Yesterday, the Patriots announced that they had claimed DT Kelcy Quarles and DT Bruce Gaston off waivers and added them to the team's 53-man roster. ESPN Boston's Mike Reiss posted a film review for both Gaston and Quarles to highlight each player's strengths and weaknesses.
"Quarles played well in the preseason finale against the Patriots and our educated guess is that is what sparked the team's waiver claim," wrote Reiss. "Based on that performance, it's hard to believe he went undrafted."
However, yesterday's biggest news came when the Patriots announced that they had traded Ryan Mallett to the Houston Texans. Zuri Berry posted his takeaways from the trade over at Boston.com. He says that this trade proves that Jimmy Garoppolo beat out Mallett in training camp and showed enough to be the Patriots lone backup.
"It was obvious despite being a rookie that Garoppolo had a comfort level that Mallett just didn't show on the field," explains Berry. "He only improved over time, something Mallett did not do."
In the wake of the trade, Comcast SportsNet's Phil Perry wrote an article that highlighted Mallett's pro career. Perry broke down each season since Mallett was drafted in 2011 and said that his inability to shine in the preseason ultimately led to this trade.
"Mallett needed to use his preseason opportunities to showcase his talent since he was not going to receive any kind of extended playing time in regular-season action," said Perry. "Time and time again he only showed he could be solid -- not great, or even very good -- when at his best."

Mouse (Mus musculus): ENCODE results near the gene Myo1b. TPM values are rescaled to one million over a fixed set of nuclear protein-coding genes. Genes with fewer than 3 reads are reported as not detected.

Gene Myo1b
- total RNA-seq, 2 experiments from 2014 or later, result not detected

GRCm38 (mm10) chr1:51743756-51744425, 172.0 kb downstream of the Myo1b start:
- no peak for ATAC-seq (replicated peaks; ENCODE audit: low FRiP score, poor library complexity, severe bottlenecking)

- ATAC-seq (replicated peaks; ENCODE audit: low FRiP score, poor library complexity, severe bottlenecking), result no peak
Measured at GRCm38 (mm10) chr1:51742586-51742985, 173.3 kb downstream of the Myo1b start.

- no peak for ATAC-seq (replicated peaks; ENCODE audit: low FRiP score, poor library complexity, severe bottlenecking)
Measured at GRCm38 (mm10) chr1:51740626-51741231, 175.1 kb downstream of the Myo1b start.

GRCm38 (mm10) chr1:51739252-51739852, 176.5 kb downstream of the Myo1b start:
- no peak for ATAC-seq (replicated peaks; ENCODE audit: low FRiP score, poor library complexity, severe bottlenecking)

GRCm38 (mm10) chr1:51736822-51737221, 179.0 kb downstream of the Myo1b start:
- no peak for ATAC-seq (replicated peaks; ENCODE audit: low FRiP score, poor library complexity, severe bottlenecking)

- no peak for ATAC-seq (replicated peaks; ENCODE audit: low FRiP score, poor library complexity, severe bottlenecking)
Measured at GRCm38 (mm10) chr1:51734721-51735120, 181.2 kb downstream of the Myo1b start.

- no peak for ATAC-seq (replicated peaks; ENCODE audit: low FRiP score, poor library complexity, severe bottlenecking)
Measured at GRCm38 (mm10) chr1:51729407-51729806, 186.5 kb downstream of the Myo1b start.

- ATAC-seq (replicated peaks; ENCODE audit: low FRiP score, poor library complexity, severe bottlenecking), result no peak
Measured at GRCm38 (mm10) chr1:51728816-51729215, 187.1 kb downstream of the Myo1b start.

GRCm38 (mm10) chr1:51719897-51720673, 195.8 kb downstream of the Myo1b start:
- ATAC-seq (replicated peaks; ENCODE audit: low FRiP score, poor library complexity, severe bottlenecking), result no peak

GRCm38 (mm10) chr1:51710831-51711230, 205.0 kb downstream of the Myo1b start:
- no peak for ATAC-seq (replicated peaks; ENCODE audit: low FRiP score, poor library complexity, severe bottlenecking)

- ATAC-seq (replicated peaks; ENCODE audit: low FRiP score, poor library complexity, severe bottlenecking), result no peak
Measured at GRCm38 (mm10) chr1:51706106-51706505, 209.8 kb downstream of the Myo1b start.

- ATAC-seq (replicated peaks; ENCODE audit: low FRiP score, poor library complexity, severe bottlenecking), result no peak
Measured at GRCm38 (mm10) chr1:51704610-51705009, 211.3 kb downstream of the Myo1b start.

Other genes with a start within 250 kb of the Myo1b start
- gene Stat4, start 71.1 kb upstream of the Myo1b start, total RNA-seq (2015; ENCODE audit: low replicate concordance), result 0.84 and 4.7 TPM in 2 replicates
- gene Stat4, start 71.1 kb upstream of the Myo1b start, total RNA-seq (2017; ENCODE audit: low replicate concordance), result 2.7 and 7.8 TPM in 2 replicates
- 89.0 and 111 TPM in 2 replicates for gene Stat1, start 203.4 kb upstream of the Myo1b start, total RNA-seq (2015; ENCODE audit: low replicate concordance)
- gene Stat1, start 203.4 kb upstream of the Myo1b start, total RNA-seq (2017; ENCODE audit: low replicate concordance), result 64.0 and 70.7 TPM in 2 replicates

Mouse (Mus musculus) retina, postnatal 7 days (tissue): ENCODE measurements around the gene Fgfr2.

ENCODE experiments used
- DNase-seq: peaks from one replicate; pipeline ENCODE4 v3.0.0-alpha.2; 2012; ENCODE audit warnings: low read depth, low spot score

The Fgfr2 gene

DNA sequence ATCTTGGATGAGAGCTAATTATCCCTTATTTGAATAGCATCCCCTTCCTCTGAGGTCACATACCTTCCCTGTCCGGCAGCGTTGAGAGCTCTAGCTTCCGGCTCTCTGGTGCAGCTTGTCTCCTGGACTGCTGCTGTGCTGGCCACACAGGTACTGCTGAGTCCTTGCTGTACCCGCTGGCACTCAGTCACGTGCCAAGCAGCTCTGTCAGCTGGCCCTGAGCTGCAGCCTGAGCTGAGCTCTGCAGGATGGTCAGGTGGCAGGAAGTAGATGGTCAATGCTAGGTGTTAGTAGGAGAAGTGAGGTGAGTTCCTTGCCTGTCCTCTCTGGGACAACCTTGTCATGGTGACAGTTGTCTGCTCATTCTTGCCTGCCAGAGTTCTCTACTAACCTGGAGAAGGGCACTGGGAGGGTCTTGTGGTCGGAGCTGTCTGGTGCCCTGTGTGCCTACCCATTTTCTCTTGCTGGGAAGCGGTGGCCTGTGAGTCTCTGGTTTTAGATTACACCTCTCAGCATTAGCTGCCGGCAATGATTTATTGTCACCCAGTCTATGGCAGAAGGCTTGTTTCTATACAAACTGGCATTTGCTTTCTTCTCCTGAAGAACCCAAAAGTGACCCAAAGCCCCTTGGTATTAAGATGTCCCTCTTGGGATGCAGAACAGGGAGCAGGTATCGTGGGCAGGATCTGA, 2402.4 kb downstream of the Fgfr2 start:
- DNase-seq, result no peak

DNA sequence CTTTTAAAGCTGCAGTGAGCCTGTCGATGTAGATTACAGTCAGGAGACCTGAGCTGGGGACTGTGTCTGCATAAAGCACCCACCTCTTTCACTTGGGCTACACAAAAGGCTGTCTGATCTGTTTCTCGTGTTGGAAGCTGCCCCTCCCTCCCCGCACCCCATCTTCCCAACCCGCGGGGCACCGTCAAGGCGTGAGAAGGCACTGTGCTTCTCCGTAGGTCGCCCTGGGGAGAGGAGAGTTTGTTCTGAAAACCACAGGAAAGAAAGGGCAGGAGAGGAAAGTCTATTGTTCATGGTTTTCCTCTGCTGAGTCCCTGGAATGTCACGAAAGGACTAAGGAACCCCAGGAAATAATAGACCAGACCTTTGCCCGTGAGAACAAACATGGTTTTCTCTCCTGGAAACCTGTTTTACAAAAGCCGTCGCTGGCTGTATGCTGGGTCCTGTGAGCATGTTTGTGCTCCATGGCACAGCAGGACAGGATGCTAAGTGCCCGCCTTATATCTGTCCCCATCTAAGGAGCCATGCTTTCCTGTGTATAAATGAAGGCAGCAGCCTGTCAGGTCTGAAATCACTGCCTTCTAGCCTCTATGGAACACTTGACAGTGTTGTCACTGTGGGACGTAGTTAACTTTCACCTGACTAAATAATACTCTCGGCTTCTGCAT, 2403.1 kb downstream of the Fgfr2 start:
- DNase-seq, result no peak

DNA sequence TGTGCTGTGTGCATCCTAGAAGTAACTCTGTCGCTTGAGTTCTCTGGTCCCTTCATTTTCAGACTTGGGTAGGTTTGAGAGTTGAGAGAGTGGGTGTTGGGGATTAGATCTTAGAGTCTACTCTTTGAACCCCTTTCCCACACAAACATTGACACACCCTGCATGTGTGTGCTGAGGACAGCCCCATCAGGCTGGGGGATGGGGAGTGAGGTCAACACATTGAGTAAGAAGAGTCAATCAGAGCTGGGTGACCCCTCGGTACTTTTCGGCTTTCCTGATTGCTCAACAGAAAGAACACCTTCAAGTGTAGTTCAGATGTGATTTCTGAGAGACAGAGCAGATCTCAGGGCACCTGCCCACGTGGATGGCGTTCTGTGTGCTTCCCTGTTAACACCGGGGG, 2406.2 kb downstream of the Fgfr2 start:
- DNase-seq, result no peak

Nevertheless, Boston.com's Adam Kaufman believes that Mallett will thrive in Houston if given the chance. He believes that Mallett must be thrilled to go to the Texans because for the first time in his career he has the chance to truly compete for the starting job. With Andre Johnson, Arian Foster, and DeAndre Hopkins around him in the huddle, Mallett will have a great chance to prove his worth and earn a contract for next season.
Callum Borchers wrote an interesting article in the Boston Globe this morning about new technologies that the NFL will be using in 2014. He says that most players will be wearing quarter-sized sensors under each shoulder pad that will be able to track players' speed, acceleration, and other information throughout the game. In addition to being used for league research, the data will also be relayed to TV broadcasters so that they can provide a more detailed explanation of certain plays throughout the game.